Inovalon to Go Private in $7.3 Billion Deal
Topic of the day
Inovalon Holdings Inc. (+8,3 %) has agreed to be acquired by an equity consortium for $7.3 billion. The provider of cloud-based platforms for healthcare said its stockholders would receive $41 a share in cash. Shares were up 8.5% at $40.37 in midday trading Thursday. Inovalon said the consortium is led by Nordic Capital, with Insight Partners the lead co-investor. 22C Capital and Inovalon founder and Chief Executive Keith Dunleavy, as well as some Class B stockholders of Inovalon, are also investing in the deal. Upon completion of the deal, expected in late 2021 or early 2022, Inovalon would become a private company. Dr. Dunleavy would continue as CEO and would remain a substantial shareholder.
The Swiss stock market experienced a clear downward trend on Thursday. The SMI lost 1.1 percent to 12,404 points. Of the 20 SMI stocks, 18 posted price losses. The two winners in the index were Nestle, which closed steady, and Alcon shares, which were up 0.7 percent, again benefiting from the ophthalmology specialist's good figures and encouraging outlook. Turnover was 37 (previously: 26.93) million shares. By far the highest price losses in the SMI were recorded by the shares of luxury goods groups Richemont (-6.7%) and Swatch (-6.6%). After China recently took some companies, especially from the technology sector, by the rein through stricter regulatory measures, Beijing is now taking aim at the country's super-rich. The government is calling for a redistribution of wealth, raising fears that the luxury goods sector could lose sales as a result. Chinese consumers accounted for 35% of the industry's sales in 2019, the year before the Corona pandemic, UBS said. Geberit (-1.7%) had slightly exceeded expectations with its first-half figures. However, the outlook of the manufacturer of sanitary equipment was described in trading as rather conservative. Also, the share had performed well since the beginning of the year, so that profits were now realised.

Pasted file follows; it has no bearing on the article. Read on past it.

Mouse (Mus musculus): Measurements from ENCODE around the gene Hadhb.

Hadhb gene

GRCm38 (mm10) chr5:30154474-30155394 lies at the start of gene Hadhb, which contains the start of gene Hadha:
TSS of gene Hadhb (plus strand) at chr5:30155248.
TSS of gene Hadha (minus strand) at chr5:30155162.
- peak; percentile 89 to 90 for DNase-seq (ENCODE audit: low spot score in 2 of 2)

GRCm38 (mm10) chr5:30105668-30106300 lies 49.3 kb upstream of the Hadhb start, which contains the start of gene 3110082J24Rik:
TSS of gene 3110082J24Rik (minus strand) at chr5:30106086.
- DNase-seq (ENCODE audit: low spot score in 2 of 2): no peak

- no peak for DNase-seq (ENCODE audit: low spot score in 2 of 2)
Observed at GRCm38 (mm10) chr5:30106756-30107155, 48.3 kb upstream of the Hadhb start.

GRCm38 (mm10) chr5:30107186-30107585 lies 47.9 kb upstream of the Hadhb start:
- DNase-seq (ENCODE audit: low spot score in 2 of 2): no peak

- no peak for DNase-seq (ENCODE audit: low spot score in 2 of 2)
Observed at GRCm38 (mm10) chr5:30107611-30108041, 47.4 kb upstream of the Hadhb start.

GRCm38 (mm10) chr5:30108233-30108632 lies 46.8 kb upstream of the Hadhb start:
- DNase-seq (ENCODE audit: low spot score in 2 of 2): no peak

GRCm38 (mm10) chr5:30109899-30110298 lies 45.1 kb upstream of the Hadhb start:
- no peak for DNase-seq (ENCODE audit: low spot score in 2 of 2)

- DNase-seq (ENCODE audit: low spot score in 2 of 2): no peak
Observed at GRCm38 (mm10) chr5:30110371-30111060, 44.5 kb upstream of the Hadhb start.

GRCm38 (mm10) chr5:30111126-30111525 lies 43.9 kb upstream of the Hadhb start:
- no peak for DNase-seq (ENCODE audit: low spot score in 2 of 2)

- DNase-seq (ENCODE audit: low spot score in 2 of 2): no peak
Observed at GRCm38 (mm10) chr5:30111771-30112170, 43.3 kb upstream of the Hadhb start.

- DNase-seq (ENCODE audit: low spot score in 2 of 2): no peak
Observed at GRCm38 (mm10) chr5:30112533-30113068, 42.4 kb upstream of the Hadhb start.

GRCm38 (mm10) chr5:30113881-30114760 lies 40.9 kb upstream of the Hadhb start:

European stocks were deep in the red on Thursday, with the Stoxx Europe 600 down 1.5% to 467.2 points, dragged lower by losses in the energy and utilities sectors. Oil and copper prices tumbled as global growth concerns related to the Covid-19 pandemic continued to weigh on sentiment. Investors were also assessing the latest Federal Reserve meeting minutes and while no date is confirmed and Fed members were split, it appears increasingly likely the central bank will start tapering asset purchases before year-end, said Interactive Investor. In Paris, the CAC 40 and the SBF 120 gave up 2.4% and 2.3%, respectively. In Frankfurt, the DAX 30 dropped 1.3%, while the FTSE 100 in London fell 1.5%. Oil and gas stocks suffered from the sharp decline in oil prices. In Paris, TechnipFMC lost 7.3%, Vallourec shed 4.4%, CGG fell by 1.9%, TotalEnergies gave up 3.8% and Technip Energies dropped by 3.4%. In London, BP lost 4.9% and Shell fell 3.9%. In Milan, Eni was down 2.8% and Saipem was down 2.8%. The French luxury groups Kering (-9.5%), LVMH (-5.7%) and Hermes (-4.7%) suffered from signs of slowdown sent by the Chinese economy on which these companies depend heavily. In London, Burberry lost 6.6% while in Zurich, Richemont lost 6.7%. In Milan, Salvatore Ferragamo fell 4.7%, Moncler dropped 6.1%, and Tod's was down 5%. Shares of the SBF 120 automotive groups were among the biggest decliners in the index, as Japanese carmaker Toyota confirmed that it would cut its global production by 40% in September compared to its previous forecast. Renault fell 2.6%, while Stellantis folded 3.4%. In Frankfurt, BMW lost 3%, Daimler gave up 3.1% and Volkswagen was down 4%. Among automotive suppliers, Valeo lost 2.8%, Plastic Omnium dropped 2.6% and Faurecia shed 4.3%. Antofagasta shares fell more than 5% in London after the miner cut its 2021 copper production guidance due to the risk of continued low levels of rainfall at the Los Pelambres mine in Chile.